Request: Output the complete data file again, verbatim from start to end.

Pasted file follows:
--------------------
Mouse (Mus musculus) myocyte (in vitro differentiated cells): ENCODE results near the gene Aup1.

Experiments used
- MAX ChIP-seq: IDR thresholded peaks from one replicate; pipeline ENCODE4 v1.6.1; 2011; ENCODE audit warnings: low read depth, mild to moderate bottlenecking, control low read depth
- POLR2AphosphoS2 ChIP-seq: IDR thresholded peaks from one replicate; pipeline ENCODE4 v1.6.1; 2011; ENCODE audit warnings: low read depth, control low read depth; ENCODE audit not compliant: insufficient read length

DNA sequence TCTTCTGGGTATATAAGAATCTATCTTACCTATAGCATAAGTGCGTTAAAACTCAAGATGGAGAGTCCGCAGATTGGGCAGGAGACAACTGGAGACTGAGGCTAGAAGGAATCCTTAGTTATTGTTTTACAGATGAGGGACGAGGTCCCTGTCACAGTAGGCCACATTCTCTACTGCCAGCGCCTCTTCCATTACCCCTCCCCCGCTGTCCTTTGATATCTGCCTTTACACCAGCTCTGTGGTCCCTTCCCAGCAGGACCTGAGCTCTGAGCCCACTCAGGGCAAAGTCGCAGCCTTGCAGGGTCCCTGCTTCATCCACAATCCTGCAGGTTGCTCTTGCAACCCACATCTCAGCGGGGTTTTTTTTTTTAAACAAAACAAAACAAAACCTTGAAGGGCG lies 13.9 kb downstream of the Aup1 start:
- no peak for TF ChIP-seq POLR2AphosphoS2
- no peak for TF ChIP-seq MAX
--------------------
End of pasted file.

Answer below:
Mouse (Mus musculus) myocyte (in vitro differentiated cells): ENCODE results near the gene Aup1.

Experiments used
- MAX ChIP-seq: IDR thresholded peaks from one replicate; pipeline ENCODE4 v1.6.1; 2011; ENCODE audit warnings: low read depth, mild to moderate bottlenecking, control low read depth
- POLR2AphosphoS2 ChIP-seq: IDR thresholded peaks from one replicate; pipeline ENCODE4 v1.6.1; 2011; ENCODE audit warnings: low read depth, control low read depth; ENCODE audit not compliant: insufficient read length

DNA sequence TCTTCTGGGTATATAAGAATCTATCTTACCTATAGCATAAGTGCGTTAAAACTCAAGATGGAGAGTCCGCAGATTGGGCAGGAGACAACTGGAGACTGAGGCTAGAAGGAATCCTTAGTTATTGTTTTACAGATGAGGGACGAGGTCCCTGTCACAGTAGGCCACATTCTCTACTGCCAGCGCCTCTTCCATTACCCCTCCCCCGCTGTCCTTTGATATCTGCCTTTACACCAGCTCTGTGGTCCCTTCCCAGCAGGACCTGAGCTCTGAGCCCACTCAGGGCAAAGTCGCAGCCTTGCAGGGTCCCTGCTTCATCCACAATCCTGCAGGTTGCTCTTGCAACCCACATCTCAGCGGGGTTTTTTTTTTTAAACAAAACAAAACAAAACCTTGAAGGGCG lies 13.9 kb downstream of the Aup1 start:
- no peak for TF ChIP-seq POLR2AphosphoS2
- no peak for TF ChIP-seq MAX